Information provided by jail records
Searching jail records may provide additional details about a person's identity or even the reason why they were jailed, provided the county in which they were jailed is able to and inclined to provide such details. Arrests, felonies, misdemeanors, DUIs,and sex crimes are among the the types of offenses that may be cited in jail records. Depending on the jurisdiction, some of the information you may be able to find in jail records could include: first and last name, case number, facility of incarceration, discharge date, next court date, the charge, incarceration date, disposition, projected release date, warrants, year of birth, sex, race, height, weight, hair and eye color, and place of birth.
Some counties, however, may opt to withhold or otherwise not display information concerning inmates released more than 30 days subsequent to the applicable date of arrest. Check with the applicable county sheriff's office for the location in which the incarceration or detention took place for more information.
What jail records mean for you, and how they can be used
Because jail records are easily accessible, anyone with knowledge of your first and last name may be able to access them, depending on the county that maintains such information. These records may also appear in background checks and criminal history reports conducted on you. Because they may be so easily accessible, those who search your name in these databases may be able to uncover details about your past. And if you have been to jail, you may have to face some uncomfortable questions.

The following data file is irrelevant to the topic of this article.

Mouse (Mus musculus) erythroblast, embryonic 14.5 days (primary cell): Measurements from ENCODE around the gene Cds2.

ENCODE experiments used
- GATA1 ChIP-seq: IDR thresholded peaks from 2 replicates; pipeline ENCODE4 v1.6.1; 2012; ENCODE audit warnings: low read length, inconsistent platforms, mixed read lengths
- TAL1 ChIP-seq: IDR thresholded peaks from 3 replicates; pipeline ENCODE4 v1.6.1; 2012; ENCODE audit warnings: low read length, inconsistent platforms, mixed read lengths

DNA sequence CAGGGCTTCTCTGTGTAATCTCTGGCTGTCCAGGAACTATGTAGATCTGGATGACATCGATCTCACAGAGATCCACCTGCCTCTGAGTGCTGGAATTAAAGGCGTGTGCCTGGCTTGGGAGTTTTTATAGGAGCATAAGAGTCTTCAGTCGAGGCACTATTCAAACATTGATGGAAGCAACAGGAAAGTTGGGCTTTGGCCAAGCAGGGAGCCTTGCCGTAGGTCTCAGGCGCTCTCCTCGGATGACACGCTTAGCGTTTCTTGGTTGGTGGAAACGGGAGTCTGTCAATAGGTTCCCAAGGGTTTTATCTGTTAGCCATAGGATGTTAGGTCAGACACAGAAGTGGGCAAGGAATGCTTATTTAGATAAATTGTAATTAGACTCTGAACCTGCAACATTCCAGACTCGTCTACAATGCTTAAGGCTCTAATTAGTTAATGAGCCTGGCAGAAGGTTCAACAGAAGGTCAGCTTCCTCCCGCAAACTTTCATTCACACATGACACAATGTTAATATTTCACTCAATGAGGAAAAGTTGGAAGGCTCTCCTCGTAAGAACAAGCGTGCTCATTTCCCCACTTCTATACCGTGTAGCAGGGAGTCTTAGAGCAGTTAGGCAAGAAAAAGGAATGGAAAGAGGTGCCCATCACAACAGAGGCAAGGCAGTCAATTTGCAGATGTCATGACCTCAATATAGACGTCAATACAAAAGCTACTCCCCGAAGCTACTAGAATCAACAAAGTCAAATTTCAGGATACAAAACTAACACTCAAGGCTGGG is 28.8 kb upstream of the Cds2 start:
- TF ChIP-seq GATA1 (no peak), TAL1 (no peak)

How jail records can inform you about a person
Jail records may inform you about a person's past, and the information provided by these reports may provide data that could help you choose the most appropriate course of action regarding that individual in the short term. If you are searching for a lost friend, family member, or acquaintance, you may find that what you uncover may help you piece together certain puzzle pieces of their past. If you are checking up on someone you have recently come into contact with, you may be inclined to decide to what degree you are comfortable interacting with them in the future. Bear in mind, however, that none of these details should ever be considered in a vacuum; there is always the risk of search results ascribed to similarly named individuals, data glitches and false positives, just as everyone has a story, the full details of which you likely lack, such that course of conduct conclusions are quite possibly premature. These are just a few examples of how some use jail records in a people search, but, as always, the information you discover may simply lead to more questions — in which case, you may want to perform a greater, broader or more thorough search, such as a more comprehensive background check or a larger criminal history search that might include felony convictions and other details.